How To Find Work Experience
Let’s count – how many job listings have you read containing the words ‘previous experience is essential’?
For some applicants, it’s not a problem – if you’re looking for the next step up from your current position, you will undoubtedly already have experience in your chosen professional field. But where the statement becomes an issue is when you’re a fresh graduate, current university or school student.
Then the age-old question rises – how on earth are you supposed to garner professional experience when a company stipulates that entry to its job role relies on you already having it?
Don’t worry; there are ways around this – keep on reading to figure out how to set yourself apart from the crowd and let your CV burst with industry experience, and put an end to all those closed job opportunities.
Utilise your contacts
If you’re still in higher education, your tutors are a great place to start. More and more courses contain a work experience module, and these are the perfect place to begin collecting all-important work experience.
Tutors will usually coach and show you the best ways to contact companies and supply you with leads that have been pre-arranged by your university or educational institute.
It’s vital that you make use of these. As soon as you’re out of education, any opportunities will be reliant upon you creating them for yourself. It’s also common for these preliminary work placements to lead into full-time positions further down the line if you impress your employer, so it’s important that you utilise these while you can.
Make use of your careers advisor
You may be in a position where your course doesn’t include a pre-arranged experience module. This is where you should make use of your school’s careers or employment advisor.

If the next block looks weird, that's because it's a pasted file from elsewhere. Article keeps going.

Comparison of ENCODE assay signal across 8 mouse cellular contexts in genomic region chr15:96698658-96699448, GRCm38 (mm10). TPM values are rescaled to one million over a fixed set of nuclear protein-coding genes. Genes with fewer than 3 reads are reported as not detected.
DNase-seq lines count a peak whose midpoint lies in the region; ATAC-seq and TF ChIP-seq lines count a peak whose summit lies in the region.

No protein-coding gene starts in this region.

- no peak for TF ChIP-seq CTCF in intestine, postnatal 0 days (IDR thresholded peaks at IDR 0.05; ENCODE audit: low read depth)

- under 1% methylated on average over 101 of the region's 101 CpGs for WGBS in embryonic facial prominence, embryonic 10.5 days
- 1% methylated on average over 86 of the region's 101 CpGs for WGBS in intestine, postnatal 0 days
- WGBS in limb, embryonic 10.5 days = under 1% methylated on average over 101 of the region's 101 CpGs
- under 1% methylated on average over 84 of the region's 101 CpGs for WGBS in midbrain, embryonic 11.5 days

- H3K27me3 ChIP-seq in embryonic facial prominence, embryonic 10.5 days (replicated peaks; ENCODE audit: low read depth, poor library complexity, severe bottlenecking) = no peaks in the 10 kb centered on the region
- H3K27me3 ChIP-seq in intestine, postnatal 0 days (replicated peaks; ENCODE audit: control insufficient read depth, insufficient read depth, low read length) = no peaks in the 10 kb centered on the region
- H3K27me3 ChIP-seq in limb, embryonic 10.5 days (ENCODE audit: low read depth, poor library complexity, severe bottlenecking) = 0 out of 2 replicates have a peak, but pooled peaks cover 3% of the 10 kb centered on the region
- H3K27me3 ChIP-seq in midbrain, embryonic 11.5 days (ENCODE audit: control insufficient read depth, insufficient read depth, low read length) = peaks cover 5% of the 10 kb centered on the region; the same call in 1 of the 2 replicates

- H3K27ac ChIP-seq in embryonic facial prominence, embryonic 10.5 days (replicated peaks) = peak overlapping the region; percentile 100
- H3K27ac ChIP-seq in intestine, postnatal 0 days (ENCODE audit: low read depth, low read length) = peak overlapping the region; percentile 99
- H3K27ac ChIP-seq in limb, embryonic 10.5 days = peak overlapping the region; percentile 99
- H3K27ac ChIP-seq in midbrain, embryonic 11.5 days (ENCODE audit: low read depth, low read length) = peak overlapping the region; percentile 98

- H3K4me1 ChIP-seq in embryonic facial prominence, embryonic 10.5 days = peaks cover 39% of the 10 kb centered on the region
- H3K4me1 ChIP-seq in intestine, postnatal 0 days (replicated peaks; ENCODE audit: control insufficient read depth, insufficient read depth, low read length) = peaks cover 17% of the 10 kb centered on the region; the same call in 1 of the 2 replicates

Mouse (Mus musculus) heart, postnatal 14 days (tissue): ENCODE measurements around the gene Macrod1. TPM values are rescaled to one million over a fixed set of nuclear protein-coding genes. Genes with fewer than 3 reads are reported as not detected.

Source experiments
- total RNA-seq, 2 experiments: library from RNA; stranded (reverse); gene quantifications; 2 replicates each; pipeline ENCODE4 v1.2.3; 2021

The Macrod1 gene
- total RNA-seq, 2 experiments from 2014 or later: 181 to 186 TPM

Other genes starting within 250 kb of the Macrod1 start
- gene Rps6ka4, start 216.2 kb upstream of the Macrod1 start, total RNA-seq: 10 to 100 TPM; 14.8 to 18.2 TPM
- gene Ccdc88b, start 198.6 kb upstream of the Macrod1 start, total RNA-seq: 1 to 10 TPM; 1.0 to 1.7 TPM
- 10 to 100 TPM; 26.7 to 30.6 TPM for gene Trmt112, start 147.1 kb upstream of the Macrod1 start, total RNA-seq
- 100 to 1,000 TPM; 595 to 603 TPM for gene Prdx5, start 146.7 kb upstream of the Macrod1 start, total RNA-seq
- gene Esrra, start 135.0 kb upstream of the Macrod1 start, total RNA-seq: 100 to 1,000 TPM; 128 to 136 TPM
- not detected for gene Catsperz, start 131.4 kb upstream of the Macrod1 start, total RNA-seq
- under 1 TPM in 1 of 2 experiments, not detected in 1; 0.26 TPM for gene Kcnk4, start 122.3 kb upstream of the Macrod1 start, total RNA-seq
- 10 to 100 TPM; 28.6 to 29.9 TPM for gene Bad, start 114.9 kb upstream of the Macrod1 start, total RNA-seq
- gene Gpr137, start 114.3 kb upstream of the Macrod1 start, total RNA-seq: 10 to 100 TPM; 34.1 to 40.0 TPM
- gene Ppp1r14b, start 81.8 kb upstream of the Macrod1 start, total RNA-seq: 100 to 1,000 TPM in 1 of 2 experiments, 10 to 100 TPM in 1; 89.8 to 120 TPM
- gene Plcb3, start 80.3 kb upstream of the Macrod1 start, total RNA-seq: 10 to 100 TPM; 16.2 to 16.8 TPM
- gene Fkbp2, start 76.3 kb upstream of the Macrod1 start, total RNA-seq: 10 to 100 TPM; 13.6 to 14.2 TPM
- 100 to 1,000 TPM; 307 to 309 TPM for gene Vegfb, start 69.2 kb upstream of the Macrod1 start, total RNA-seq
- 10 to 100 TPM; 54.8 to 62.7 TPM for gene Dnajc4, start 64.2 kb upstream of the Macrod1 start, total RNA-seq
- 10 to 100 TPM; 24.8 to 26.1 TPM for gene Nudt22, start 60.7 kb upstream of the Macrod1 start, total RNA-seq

Even though writing a cover letter or CV may seem like the easiest thing in the world, it’s important to get them right. They’re crucial components in job hunts and can make or break an application.
It’s always best to get a second opinion on anything you send off, especially if you are using the same material for multiple applications. If something doesn’t make sense, comes across as cocky or is grammatically incorrect, it won’t paint the best picture of you.
Utilise the help that’s available to you – because this support won’t always be there for you once you’ve graduated.
Make the experience for yourself
If all else fails, there is absolutely nothing stopping you from creating new experiences for yourself. If you want to get into journalism, report on current events, entertainment or sport via your own website or blog. Use social media to push out and promote your content – the same goes for photography, illustration or graphic design.
With the rise of internet superstars, YouTube is a great platform to showcase presenting, acting and voice-over skills. If you can consistently upload, respond to your fan-base and cultivate a following, it proves your commitment and ability in your chosen field, acting as brilliant experience.
When a job advert reads ‘experience is essential’, don’t let it put you off – if you’re willing, you can always find a way to generate opportunities for yourself, and ensure that the doors never close for you and your career.